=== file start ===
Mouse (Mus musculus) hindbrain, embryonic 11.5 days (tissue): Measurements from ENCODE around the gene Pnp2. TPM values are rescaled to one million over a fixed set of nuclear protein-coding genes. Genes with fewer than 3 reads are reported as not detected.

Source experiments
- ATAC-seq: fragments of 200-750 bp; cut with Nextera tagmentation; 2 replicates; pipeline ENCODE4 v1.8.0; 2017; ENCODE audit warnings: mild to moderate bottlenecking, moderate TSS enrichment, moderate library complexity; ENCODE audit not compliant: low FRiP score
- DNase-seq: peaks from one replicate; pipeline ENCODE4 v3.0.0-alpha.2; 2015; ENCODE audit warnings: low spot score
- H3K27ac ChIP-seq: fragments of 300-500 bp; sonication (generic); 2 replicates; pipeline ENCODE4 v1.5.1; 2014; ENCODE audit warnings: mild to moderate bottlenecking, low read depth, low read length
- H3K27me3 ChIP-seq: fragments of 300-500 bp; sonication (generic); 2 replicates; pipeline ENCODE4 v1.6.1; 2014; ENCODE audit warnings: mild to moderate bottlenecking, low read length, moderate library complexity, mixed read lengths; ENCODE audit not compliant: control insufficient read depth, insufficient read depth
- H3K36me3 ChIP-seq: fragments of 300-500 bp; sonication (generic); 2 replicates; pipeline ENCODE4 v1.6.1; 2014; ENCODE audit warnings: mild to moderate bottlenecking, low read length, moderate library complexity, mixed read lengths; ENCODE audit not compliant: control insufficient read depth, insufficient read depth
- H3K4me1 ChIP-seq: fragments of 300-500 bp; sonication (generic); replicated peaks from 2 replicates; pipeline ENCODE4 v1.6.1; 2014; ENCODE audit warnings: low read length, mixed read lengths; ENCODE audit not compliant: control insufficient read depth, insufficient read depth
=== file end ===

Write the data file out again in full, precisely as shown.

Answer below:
Mouse (Mus musculus) hindbrain, embryonic 11.5 days (tissue): Measurements from ENCODE around the gene Pnp2. TPM values are rescaled to one million over a fixed set of nuclear protein-coding genes. Genes with fewer than 3 reads are reported as not detected.

Source experiments
- ATAC-seq: fragments of 200-750 bp; cut with Nextera tagmentation; 2 replicates; pipeline ENCODE4 v1.8.0; 2017; ENCODE audit warnings: mild to moderate bottlenecking, moderate TSS enrichment, moderate library complexity; ENCODE audit not compliant: low FRiP score
- DNase-seq: peaks from one replicate; pipeline ENCODE4 v3.0.0-alpha.2; 2015; ENCODE audit warnings: low spot score
- H3K27ac ChIP-seq: fragments of 300-500 bp; sonication (generic); 2 replicates; pipeline ENCODE4 v1.5.1; 2014; ENCODE audit warnings: mild to moderate bottlenecking, low read depth, low read length
- H3K27me3 ChIP-seq: fragments of 300-500 bp; sonication (generic); 2 replicates; pipeline ENCODE4 v1.6.1; 2014; ENCODE audit warnings: mild to moderate bottlenecking, low read length, moderate library complexity, mixed read lengths; ENCODE audit not compliant: control insufficient read depth, insufficient read depth
- H3K36me3 ChIP-seq: fragments of 300-500 bp; sonication (generic); 2 replicates; pipeline ENCODE4 v1.6.1; 2014; ENCODE audit warnings: mild to moderate bottlenecking, low read length, moderate library complexity, mixed read lengths; ENCODE audit not compliant: control insufficient read depth, insufficient read depth
- H3K4me1 ChIP-seq: fragments of 300-500 bp; sonication (generic); replicated peaks from 2 replicates; pipeline ENCODE4 v1.6.1; 2014; ENCODE audit warnings: low read length, mixed read lengths; ENCODE audit not compliant: control insufficient read depth, insufficient read depth